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Thomas Sobieski: From Vine to Bud

Thomas Sobieski is breaking new ground as a cannabis sommelier. Just like their wine-loving counterparts, cannabis sommeliers carry their education from the wine world into the dispensary, bringing their ability to discern what makes each cannabis cultivar unique with them.

But what led Sobieski to his life in the cannabis industry was not a great nose, but his own journey to managing chronic pain without opiates. A lower spine problem and a litany of injuries from years of sports, CrossFit and boxing led to the development of chronic neuropathy and near-constant pain.

“After 13 surgeries and six concussions, my body was just so worn down and beat up — it got to a point where I couldn’t run anymore,” Sobieski said. “And then, I found my way into the medical marijuana world — it just changed my life.”

The change was so impactful for Sobieski that he switched careers from restaurants and hospitality to work in Pennsylvania’s medical cannabis industry. 

“When I get passionate about something, I jump into it fully,” Sobieski said. 

He joined Ethos Cannabis as a general manager of its Hazleton, PA location in 2020, where he puts his skills to the test as one of the nation’s first generation of cannabis sommeliers.

“Strains can be tricky, but aromatic assessments can help you determine the quality of the cannabis,” Sobieski said. “The same principles of assessing wine can be applied to cannabis… I evaluate similar characteristics [to wine]: How did the flower look when it came off the plant, was it hand-trimmed or machine-trimmed, the color of the pistils, the visibility of the trichomes — these all contribute to the product quality.”

At Ethos, Sobieski visits the dispensary’s cultivation facilities to observe the plants and take in the rich aromas. Key to Sobieski’s aromatic assessment is any given cultivar’s terpene profile. Terpenes give cannabis their scent and flavor and are believed to play a role in the consumption experience. If a cultivar smells like citrus, pine, or flowers, that’s due to the terpenes dominant in that plant. Sobieski said a trained nose can discern these notes, sometimes down to the individual cultivar.

“Scent is able to tell you if a strain will be loaded with terpenes,” Sobieski said. “Even though you can’t pinpoint a precise strain by smell alone, once you smell a Durban Poison or OG Kush, you never forget it.”

Prior to joining Ethos, Sobieski worked as a merchandising representative in the wines and spirits industry. The job put his skills as a formally trained sommelier to work but came with two significant downsides: A more sedentary lifestyle and unfettered access to try the merchandise.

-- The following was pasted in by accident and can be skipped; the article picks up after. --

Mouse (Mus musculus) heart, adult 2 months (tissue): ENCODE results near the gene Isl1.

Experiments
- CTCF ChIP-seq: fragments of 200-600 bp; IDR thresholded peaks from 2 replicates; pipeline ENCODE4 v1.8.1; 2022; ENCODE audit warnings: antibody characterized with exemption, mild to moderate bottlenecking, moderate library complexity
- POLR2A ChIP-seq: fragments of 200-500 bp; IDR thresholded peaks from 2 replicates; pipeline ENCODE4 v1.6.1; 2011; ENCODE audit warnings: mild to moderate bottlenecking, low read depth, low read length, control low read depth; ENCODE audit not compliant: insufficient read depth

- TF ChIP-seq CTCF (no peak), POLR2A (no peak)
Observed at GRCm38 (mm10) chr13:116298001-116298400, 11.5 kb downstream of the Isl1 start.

“I was sitting in the car for up to 2,000 miles each week,” Sobieski said. “All of that sitting was making my back much more stiff.”

Many wine tastings each week meant that Sobieski was drinking more often than he wanted. The nature of his job made staying away from alcohol a more difficult prospect.

“I used alcohol to escape the pain from all my injuries,” Sobieski said. “I was drinking the wine a little too much, and it was becoming an issue both for my physical and mental health. Once I realized that I was using alcohol to manage the pressure[s of work] and the pain, I was able to back down.”

Sobieski turned to cannabis as an alternative to pharmaceuticals and alcohol. He was already familiar with cannabis: Introduced in college, Sobieski consumed on and off over the years when drug testing for work did not interfere. He made the switch to medical cannabis after leaving the restaurant industry two years ago, and he hasn’t looked back.

“That first entry into the medical cannabis world gave me the opportunity to learn the laws and regulations and dive into modalities of use that I never had before. It was a really great experience,” he said.

Thanks to cannabis, Sobieski has returned to the more active lifestyle he once led: A job that keeps him moving, more regular exercise, and most importantly, the ability to offer others the chance to try cannabis to help manage their pain.

“There’s something magical in the plant, and it creates this amazing harmony,” Sobieski said. “The earth wants to heal you — cannabis is one way it can do that.”

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